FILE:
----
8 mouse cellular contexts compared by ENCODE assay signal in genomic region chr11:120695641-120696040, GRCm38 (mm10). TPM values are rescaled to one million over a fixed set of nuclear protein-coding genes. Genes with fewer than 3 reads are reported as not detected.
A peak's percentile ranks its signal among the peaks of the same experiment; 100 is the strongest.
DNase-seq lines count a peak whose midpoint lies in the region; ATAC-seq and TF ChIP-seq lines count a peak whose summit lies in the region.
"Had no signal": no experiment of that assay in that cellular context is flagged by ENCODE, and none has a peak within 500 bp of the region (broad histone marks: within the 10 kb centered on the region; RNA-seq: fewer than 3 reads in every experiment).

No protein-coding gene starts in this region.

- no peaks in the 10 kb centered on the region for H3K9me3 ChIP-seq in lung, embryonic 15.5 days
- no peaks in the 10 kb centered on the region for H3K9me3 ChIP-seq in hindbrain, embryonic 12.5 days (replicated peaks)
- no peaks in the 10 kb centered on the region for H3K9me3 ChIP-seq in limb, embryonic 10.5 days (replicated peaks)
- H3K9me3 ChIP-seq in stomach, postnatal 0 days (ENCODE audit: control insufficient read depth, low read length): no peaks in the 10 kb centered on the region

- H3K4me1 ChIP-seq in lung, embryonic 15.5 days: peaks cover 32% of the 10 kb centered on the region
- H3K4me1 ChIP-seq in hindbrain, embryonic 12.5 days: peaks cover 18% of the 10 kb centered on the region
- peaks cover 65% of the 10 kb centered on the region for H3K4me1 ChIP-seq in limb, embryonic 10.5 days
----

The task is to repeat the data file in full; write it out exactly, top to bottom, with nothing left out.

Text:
8 mouse cellular contexts compared by ENCODE assay signal in genomic region chr11:120695641-120696040, GRCm38 (mm10). TPM values are rescaled to one million over a fixed set of nuclear protein-coding genes. Genes with fewer than 3 reads are reported as not detected.
A peak's percentile ranks its signal among the peaks of the same experiment; 100 is the strongest.
DNase-seq lines count a peak whose midpoint lies in the region; ATAC-seq and TF ChIP-seq lines count a peak whose summit lies in the region.
"Had no signal": no experiment of that assay in that cellular context is flagged by ENCODE, and none has a peak within 500 bp of the region (broad histone marks: within the 10 kb centered on the region; RNA-seq: fewer than 3 reads in every experiment).

No protein-coding gene starts in this region.

- no peaks in the 10 kb centered on the region for H3K9me3 ChIP-seq in lung, embryonic 15.5 days
- no peaks in the 10 kb centered on the region for H3K9me3 ChIP-seq in hindbrain, embryonic 12.5 days (replicated peaks)
- no peaks in the 10 kb centered on the region for H3K9me3 ChIP-seq in limb, embryonic 10.5 days (replicated peaks)
- H3K9me3 ChIP-seq in stomach, postnatal 0 days (ENCODE audit: control insufficient read depth, low read length): no peaks in the 10 kb centered on the region

- H3K4me1 ChIP-seq in lung, embryonic 15.5 days: peaks cover 32% of the 10 kb centered on the region
- H3K4me1 ChIP-seq in hindbrain, embryonic 12.5 days: peaks cover 18% of the 10 kb centered on the region
- peaks cover 65% of the 10 kb centered on the region for H3K4me1 ChIP-seq in limb, embryonic 10.5 days